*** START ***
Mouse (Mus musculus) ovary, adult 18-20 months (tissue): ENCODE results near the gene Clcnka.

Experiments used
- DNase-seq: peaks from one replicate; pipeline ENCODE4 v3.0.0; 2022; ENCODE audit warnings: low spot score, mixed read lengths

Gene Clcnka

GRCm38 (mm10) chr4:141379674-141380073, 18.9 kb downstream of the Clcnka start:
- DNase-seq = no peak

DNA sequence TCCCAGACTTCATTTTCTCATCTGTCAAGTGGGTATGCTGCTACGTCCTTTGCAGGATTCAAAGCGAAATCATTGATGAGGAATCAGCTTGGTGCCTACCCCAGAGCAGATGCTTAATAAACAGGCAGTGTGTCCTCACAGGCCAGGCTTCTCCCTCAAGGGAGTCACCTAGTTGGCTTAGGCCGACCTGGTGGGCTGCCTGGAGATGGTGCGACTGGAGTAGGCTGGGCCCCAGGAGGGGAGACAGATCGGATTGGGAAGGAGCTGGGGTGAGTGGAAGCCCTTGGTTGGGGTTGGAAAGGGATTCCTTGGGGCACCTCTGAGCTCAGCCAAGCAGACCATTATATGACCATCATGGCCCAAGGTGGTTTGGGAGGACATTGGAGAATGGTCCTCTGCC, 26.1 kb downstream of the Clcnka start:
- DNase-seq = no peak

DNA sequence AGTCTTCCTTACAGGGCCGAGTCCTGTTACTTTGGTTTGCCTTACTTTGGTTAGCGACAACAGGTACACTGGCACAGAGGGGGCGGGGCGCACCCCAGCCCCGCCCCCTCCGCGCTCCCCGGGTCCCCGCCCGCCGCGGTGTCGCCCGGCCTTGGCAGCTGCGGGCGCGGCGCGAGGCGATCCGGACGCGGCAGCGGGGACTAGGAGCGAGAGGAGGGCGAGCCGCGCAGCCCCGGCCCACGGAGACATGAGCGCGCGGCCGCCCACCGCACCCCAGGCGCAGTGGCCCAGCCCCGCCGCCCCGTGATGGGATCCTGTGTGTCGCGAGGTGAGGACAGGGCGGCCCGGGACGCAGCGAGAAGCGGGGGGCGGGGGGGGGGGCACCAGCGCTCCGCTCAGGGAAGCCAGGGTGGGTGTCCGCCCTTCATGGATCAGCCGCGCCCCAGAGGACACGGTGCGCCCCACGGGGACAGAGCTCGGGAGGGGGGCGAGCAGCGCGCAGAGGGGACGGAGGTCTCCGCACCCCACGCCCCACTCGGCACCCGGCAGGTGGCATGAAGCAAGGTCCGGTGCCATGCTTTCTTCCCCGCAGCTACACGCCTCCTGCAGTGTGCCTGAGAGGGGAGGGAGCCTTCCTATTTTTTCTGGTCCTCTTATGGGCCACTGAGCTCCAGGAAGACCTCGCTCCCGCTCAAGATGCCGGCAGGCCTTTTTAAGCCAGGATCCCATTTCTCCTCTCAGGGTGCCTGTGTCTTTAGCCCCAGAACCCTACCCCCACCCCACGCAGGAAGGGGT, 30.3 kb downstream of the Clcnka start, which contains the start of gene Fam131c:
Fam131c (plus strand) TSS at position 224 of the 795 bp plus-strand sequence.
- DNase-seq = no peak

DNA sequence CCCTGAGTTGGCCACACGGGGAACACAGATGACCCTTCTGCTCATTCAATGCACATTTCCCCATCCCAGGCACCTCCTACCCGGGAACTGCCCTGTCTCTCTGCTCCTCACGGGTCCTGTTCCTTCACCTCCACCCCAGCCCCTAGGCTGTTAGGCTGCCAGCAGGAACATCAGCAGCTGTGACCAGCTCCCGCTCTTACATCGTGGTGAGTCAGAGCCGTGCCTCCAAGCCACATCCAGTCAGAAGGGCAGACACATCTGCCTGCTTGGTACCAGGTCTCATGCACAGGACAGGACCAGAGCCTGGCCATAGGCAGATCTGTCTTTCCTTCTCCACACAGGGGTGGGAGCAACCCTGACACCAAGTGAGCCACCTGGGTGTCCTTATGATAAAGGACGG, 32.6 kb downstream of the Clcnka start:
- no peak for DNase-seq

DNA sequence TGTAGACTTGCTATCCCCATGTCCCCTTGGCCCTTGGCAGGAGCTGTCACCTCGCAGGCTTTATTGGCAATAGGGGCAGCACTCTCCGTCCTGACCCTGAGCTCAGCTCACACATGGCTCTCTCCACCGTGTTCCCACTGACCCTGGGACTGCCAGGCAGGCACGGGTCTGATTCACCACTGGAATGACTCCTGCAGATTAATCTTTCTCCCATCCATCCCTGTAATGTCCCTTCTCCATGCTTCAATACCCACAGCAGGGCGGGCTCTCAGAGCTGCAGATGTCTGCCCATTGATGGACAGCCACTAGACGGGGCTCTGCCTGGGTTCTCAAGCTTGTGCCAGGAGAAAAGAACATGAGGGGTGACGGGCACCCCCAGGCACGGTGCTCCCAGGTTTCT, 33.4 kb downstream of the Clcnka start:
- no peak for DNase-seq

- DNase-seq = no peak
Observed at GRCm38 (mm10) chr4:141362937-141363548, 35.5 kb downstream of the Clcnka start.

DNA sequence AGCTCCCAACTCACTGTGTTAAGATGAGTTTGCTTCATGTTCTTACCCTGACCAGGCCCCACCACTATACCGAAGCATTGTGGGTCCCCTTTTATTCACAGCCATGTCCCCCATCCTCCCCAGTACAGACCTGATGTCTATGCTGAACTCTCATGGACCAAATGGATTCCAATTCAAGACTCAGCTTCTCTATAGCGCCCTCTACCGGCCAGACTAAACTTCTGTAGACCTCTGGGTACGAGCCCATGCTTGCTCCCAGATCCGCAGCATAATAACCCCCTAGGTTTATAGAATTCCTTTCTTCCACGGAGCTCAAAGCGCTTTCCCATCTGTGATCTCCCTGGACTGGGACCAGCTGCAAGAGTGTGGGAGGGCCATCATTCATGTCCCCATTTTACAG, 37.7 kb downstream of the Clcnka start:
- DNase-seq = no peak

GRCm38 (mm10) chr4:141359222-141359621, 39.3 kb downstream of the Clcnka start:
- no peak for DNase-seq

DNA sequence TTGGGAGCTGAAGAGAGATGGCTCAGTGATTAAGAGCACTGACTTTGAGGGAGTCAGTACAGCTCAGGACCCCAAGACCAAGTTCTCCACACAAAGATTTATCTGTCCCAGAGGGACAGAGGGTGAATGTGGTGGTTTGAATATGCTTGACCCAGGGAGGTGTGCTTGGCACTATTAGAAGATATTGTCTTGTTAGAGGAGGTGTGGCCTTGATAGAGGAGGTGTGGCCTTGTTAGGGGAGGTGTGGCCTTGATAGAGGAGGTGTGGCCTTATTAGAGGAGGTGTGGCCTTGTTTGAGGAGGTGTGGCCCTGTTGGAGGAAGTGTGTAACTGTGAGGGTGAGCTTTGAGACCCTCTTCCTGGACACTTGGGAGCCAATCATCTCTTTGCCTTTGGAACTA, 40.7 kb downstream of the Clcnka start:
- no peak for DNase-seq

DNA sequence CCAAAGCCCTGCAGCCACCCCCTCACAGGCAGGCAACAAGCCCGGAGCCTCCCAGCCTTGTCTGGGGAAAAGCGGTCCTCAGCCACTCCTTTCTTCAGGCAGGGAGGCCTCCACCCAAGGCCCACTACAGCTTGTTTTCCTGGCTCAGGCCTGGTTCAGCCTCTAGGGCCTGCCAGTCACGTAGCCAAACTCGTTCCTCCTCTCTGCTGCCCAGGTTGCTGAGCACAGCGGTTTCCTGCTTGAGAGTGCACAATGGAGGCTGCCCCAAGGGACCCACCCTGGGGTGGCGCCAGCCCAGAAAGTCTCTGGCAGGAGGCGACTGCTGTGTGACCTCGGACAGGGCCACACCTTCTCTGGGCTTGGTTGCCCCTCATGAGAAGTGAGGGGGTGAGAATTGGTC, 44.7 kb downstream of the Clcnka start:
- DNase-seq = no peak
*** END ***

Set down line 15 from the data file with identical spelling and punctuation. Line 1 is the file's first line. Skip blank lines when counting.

- no peak for DNase-seq